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YouTube’s Super Bowl halftime show focuses on creators and fake ads
The focus is on creators and fake ads.
If you’re only watching the Super Bowl for the ads, YouTube is hoping you’ll double down with their interactive halftime programming centered around the creation of iconic and amusing faux commercials.
This year, YouTube Space L.A. is partnering with AdBlitz and the Collective Digital Studio to produce its own alternative halftime show featuring YouTube stars like Epic Meal Time‘s Harley Morenstein and Rhett of Rhett and Link, among others.
“As a home for creators at YouTube, AdBlitz is something we really appreciate,” Liam Collins, head of YouTube Space L.A., told the Daily Dot. “It’s a celebration of the creative and the people behind that creative. Even before we opened the Space, we helped out the AdBlitz team. This year as it was coming together we wanted to add a little bit more to it. In the Space, we love to experiment around content and do things that haven’t been done before. So they said, let’s try this experiment where we have our own halftime show tied to AdBlitz and celebrate the experience of making promotional videos and advertisements.”
To achieve that goal, Morenstein has produced several lead-up videos where he learns the playbook of a successful Super Bowl ad, from talking babies to adorable animal friendships to hot women. He’ll enlist YouTube friends during the live experience to take what he’s learned and put it into action with stunts, music, and interactions with a live audience inside the studio or at home using the hashtag #AdBlitz.
It’s a pretty safe bet that YouTube fans are invested in watching ad-based content, even if those ads are jokes. More than 6.3 million hours of Super Bowl ads were viewed last year on YouTube, enough time to fly from Phoenix to the moon and back 87,500 times, or listen to official halftime show performer Katy Perry‘s hit “Roar” 84 million times. For Collins, the YouTube halftime show is not a ploy to drive viewers away from the actual game and its advertisements or counter-programming like the infamous Puppy Bowl. Collins wouldn’t even characterize their show as counter-programming in the traditional sense.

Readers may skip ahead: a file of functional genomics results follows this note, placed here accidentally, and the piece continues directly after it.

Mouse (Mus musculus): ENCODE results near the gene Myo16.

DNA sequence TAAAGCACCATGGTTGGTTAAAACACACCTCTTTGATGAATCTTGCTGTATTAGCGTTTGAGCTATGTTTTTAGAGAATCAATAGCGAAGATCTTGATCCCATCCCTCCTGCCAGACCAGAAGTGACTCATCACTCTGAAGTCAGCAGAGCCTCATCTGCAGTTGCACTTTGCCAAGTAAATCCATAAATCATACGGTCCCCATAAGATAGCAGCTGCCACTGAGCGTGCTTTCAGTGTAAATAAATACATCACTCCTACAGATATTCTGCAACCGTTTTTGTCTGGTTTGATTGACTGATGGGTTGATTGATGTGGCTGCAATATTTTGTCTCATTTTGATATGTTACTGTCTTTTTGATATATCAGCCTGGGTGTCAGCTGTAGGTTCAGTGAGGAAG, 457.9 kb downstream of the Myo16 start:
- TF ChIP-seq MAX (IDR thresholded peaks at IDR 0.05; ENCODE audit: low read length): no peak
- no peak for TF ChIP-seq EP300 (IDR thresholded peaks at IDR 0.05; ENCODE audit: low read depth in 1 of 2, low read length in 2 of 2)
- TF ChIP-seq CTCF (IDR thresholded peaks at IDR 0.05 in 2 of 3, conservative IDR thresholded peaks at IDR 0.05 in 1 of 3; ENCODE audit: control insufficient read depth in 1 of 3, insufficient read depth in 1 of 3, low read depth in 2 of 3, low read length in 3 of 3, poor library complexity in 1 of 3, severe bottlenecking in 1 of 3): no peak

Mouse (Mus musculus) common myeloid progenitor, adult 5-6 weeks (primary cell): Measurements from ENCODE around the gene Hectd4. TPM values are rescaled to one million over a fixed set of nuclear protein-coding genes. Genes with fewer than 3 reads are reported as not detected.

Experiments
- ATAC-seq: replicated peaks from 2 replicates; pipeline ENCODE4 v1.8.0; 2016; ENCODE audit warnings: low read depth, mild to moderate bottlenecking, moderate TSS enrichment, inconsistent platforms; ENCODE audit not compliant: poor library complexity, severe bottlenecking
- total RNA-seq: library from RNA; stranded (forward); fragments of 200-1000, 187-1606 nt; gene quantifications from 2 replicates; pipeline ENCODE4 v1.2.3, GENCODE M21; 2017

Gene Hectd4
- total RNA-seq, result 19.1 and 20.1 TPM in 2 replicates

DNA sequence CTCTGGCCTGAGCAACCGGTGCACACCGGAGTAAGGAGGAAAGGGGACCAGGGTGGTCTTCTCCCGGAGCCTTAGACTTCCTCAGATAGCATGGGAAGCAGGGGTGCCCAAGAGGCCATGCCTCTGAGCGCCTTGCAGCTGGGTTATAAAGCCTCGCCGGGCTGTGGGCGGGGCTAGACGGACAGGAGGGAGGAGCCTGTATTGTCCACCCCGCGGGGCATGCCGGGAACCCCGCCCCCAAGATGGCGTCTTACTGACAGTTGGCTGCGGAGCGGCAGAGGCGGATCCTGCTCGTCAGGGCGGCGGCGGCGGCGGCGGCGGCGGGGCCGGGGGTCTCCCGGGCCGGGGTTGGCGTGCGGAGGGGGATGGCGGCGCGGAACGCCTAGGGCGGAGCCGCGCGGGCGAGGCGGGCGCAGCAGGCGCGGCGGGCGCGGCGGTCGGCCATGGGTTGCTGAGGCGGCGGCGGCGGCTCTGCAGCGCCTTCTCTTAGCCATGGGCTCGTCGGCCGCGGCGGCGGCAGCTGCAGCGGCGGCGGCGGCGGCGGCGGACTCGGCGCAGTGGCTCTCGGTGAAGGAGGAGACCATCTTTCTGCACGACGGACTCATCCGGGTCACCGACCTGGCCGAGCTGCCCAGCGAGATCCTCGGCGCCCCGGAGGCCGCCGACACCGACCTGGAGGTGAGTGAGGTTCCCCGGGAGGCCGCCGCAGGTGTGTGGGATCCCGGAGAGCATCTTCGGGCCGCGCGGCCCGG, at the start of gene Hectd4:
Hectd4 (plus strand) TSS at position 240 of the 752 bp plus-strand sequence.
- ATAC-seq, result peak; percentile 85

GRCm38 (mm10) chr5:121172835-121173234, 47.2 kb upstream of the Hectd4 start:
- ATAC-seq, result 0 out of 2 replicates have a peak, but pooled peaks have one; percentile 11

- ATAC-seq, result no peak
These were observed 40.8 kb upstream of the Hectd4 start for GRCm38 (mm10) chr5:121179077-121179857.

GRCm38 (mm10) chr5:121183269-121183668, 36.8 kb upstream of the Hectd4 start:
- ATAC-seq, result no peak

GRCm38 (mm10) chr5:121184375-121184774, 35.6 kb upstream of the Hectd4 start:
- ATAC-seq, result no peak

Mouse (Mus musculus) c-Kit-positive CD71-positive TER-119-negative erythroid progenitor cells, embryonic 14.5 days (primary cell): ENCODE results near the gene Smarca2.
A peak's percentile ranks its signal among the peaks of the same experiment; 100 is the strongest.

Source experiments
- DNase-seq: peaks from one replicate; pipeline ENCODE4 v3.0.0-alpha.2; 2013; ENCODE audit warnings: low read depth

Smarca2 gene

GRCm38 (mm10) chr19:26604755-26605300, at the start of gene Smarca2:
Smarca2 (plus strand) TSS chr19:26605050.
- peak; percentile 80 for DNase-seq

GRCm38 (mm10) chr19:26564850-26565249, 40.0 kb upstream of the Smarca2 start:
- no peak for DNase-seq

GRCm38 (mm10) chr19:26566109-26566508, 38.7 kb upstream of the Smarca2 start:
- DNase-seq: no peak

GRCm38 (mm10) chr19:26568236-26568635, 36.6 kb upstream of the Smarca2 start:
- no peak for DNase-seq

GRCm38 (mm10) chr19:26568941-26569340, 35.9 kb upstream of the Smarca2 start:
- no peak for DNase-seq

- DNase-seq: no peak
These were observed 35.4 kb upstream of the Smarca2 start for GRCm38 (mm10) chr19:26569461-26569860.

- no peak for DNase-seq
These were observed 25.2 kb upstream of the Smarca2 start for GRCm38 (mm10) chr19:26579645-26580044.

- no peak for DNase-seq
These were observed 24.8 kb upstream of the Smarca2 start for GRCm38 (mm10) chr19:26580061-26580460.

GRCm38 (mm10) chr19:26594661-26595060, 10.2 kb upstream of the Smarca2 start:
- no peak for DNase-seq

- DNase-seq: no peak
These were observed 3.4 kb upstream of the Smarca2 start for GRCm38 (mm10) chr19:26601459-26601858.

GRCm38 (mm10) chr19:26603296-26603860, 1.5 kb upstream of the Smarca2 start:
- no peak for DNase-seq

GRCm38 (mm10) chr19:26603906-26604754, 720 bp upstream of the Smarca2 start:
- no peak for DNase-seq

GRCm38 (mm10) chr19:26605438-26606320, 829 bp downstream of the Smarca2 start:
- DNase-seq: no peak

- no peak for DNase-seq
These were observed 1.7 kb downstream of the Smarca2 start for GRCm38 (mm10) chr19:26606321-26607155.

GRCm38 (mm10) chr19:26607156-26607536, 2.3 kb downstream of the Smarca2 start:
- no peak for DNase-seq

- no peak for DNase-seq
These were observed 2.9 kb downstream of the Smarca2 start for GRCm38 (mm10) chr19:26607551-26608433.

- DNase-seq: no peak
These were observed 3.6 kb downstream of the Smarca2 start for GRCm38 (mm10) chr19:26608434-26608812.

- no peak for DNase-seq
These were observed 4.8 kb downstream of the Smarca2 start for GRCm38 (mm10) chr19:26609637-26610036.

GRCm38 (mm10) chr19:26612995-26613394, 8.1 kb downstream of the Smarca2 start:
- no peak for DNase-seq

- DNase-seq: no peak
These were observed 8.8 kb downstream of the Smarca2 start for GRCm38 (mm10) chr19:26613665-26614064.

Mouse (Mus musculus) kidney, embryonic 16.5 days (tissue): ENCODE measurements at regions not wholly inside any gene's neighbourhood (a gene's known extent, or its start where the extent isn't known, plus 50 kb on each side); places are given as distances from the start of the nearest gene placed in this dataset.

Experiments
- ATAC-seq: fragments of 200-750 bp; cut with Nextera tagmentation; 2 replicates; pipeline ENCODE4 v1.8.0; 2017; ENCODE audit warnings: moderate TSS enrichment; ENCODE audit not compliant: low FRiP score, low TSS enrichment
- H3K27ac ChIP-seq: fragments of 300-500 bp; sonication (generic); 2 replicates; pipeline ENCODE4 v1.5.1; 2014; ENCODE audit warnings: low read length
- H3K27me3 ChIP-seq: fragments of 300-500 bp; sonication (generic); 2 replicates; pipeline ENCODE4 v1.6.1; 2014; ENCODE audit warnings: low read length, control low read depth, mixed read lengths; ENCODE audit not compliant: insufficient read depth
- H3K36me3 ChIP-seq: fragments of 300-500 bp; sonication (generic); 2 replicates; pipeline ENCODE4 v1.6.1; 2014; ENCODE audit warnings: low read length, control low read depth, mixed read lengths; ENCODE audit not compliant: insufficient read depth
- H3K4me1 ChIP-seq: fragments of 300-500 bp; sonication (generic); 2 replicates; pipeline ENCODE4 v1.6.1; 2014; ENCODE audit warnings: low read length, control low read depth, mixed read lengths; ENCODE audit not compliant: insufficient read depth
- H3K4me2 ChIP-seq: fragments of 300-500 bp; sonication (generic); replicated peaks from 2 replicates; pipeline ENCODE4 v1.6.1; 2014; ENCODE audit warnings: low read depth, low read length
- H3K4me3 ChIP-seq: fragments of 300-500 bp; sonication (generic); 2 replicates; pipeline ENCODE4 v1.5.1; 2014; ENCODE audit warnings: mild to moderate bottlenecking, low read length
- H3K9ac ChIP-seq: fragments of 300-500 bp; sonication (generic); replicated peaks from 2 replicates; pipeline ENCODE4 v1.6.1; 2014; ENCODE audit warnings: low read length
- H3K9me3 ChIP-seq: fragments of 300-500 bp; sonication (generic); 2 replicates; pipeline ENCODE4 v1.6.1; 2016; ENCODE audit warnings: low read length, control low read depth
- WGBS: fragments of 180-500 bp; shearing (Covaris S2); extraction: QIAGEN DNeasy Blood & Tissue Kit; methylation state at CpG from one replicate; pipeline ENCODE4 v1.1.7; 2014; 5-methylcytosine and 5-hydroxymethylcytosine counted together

“It’s really meant for that viewer who has that appreciation or curiosity for YouTube, and is probably already watching the game and wants to take a few seconds off,” he explained. “Or is on the second screen; the game is going, and this will be complimentary to what they’re doing already. We’re trying to bring the audience even more experiences, instead of being where they have to choose one or the other programs.”
The idea of complimentary programming is something YouTube Space L.A. supports, and while the team there champions other people’s activities in the space— like the Young Turks’ Game of Thrones live-reaction programming—their ultimate goal is not to be programmers but inspiration for creators.
“Our goal is to try and create a spark with creators who work here and let them take it and run with it,” explained Collins. “More often when we do an event like this, we hope that others will borrow our idea and do this on our own. I’m sure we’ll try stuff like this in the future, but more often than not we don’t want to be the programmer. We want to show people that something cool can happen and inspire them to do it for themselves.”
Fans can tune in to the live Super Bowl halftime show on the AdBlitz channel. While they’re waiting, they can watch the best of real creative ads and teasers for upcoming ads, as well as the fake ones.
Screengrab via AdBlitz/YouTube
A former YouTube reporter for the Daily Dot, Rae Votta has more than a decade of experience in the digital and entertainment industries. Her work has appeared on AOL, Huffington Post, Out Magazine, Logo, VH1, Current TV, Billboard, and NYMag. She joined Netflix in 2016.